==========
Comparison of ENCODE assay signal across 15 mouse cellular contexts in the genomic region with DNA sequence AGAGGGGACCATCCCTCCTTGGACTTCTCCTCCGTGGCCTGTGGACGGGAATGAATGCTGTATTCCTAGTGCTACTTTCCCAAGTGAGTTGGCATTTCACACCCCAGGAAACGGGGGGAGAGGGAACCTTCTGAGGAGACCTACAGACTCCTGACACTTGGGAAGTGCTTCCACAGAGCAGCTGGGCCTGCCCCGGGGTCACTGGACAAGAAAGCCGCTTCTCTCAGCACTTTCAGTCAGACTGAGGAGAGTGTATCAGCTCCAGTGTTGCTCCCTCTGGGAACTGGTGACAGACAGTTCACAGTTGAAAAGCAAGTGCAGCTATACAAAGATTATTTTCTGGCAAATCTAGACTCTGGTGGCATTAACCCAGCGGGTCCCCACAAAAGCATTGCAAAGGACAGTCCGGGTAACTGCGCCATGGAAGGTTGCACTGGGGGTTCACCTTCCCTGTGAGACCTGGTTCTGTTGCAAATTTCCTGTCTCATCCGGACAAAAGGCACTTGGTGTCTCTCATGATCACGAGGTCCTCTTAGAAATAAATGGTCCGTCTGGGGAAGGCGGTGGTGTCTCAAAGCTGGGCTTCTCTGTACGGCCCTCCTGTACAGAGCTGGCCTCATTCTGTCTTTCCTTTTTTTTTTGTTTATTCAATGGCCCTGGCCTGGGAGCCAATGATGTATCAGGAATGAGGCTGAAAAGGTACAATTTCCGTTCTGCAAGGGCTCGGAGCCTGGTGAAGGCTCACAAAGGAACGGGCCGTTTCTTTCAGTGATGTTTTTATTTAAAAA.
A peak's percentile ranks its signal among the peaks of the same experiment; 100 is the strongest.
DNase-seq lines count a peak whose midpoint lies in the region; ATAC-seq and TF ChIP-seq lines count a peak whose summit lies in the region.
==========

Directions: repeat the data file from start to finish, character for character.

Comparison of ENCODE assay signal across 15 mouse cellular contexts in the genomic region with DNA sequence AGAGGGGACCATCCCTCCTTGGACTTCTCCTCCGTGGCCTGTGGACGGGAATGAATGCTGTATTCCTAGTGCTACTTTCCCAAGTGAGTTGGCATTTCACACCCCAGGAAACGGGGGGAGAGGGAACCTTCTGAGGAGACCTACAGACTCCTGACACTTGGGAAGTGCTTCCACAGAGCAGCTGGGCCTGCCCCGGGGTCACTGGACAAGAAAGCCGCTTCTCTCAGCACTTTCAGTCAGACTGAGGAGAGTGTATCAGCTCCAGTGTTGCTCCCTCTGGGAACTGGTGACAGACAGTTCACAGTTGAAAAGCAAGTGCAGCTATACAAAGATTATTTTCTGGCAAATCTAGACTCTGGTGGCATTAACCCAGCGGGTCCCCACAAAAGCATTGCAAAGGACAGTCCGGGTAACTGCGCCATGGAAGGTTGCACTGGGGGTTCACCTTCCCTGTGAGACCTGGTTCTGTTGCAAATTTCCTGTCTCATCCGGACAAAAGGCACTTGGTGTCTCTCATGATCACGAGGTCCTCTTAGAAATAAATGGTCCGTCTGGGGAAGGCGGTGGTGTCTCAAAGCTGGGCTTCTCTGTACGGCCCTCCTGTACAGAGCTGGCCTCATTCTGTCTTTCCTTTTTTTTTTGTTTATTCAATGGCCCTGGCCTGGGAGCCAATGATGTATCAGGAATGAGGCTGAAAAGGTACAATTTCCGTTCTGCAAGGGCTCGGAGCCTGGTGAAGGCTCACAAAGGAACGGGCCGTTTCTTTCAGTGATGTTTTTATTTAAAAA.
A peak's percentile ranks its signal among the peaks of the same experiment; 100 is the strongest.
DNase-seq lines count a peak whose midpoint lies in the region; ATAC-seq and TF ChIP-seq lines count a peak whose summit lies in the region.